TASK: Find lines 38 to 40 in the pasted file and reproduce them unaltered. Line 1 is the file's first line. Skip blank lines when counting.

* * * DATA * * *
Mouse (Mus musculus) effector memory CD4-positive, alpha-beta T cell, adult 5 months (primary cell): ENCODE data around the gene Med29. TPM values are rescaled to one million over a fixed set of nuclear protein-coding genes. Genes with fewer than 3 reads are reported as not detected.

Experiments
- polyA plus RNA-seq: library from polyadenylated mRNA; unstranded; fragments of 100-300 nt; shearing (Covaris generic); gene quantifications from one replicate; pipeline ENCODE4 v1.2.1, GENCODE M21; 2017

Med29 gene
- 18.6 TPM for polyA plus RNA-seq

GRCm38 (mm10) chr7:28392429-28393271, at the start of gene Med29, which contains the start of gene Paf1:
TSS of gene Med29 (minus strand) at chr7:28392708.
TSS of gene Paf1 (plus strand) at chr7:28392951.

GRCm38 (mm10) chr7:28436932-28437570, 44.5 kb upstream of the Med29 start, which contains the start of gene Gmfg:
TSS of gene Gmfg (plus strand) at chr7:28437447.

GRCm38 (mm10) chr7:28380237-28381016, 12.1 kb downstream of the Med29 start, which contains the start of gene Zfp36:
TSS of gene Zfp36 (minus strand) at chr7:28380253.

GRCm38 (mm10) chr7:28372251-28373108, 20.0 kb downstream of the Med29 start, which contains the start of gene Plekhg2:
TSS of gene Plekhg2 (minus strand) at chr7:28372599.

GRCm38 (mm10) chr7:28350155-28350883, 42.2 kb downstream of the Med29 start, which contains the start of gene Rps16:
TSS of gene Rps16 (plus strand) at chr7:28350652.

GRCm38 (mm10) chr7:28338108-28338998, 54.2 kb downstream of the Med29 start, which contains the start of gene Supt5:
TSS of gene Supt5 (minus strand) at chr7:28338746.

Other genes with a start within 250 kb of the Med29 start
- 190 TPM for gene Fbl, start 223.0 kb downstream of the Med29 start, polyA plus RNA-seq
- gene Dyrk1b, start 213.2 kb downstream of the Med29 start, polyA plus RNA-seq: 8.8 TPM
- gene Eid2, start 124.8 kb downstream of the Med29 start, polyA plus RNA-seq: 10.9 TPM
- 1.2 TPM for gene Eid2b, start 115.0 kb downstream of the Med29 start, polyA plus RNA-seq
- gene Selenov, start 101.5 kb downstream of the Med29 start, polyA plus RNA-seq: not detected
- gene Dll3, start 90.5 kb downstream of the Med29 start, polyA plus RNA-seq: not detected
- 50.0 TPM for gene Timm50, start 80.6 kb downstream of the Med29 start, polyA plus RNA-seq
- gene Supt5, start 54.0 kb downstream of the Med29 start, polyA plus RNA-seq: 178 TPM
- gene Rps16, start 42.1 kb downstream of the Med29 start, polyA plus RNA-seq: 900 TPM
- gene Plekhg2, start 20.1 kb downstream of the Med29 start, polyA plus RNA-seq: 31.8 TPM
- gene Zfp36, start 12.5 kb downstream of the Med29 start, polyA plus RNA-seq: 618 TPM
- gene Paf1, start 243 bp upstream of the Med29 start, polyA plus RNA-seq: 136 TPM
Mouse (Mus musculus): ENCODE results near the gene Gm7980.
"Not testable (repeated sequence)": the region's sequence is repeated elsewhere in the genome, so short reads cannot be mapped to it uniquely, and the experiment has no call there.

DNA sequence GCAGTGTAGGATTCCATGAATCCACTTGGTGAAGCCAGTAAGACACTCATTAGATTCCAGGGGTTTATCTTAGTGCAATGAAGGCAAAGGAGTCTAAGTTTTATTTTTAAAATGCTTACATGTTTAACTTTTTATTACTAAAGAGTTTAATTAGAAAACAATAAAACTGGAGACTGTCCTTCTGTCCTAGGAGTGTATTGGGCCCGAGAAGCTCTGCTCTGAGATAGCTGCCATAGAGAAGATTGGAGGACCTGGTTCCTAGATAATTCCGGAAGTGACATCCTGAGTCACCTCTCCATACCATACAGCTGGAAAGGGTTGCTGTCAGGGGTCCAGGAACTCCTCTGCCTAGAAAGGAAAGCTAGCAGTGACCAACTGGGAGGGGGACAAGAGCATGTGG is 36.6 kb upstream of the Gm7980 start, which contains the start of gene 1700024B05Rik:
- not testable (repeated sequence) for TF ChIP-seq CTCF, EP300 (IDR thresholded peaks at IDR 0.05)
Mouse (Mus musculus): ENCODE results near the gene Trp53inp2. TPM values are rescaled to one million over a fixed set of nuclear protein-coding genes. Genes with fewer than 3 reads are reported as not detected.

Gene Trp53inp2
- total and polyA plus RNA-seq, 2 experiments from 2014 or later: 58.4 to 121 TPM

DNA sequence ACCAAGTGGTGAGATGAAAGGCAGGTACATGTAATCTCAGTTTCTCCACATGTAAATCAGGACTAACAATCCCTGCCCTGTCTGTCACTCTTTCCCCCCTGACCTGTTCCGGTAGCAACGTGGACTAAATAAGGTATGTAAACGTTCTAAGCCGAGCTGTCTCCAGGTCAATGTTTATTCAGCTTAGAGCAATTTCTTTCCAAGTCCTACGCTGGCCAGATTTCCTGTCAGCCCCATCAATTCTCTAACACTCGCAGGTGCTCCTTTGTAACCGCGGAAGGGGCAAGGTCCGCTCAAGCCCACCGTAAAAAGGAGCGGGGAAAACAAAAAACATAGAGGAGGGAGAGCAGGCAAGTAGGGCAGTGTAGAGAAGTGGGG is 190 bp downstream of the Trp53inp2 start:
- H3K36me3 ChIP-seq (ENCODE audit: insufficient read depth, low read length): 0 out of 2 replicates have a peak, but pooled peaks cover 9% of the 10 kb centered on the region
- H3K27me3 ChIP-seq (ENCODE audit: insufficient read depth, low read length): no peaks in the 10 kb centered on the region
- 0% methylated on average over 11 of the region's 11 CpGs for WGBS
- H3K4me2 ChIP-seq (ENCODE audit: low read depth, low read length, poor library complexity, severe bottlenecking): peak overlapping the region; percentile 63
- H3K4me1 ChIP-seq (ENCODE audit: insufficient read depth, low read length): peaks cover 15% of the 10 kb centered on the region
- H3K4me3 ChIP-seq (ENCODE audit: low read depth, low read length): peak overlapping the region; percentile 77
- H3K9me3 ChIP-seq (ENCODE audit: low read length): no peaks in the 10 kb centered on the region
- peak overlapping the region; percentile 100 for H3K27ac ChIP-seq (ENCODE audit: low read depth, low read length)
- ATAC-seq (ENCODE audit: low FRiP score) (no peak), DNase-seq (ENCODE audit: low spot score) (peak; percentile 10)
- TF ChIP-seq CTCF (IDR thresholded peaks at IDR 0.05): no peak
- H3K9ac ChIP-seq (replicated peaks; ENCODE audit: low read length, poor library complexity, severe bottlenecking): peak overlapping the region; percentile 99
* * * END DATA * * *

- total and polyA plus RNA-seq, 2 experiments from 2014 or later: 58.4 to 121 TPM

DNA sequence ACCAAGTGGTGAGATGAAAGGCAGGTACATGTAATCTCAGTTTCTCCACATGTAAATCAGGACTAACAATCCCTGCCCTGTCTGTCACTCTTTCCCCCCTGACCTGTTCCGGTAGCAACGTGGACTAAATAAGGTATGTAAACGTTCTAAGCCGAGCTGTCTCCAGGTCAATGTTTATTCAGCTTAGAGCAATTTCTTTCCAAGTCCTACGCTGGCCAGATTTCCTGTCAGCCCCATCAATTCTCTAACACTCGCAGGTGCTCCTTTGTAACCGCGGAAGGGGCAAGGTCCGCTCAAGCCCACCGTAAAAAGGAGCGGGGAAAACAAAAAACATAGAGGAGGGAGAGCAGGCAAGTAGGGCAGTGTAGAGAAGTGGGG is 190 bp downstream of the Trp53inp2 start:
- H3K36me3 ChIP-seq (ENCODE audit: insufficient read depth, low read length): 0 out of 2 replicates have a peak, but pooled peaks cover 9% of the 10 kb centered on the region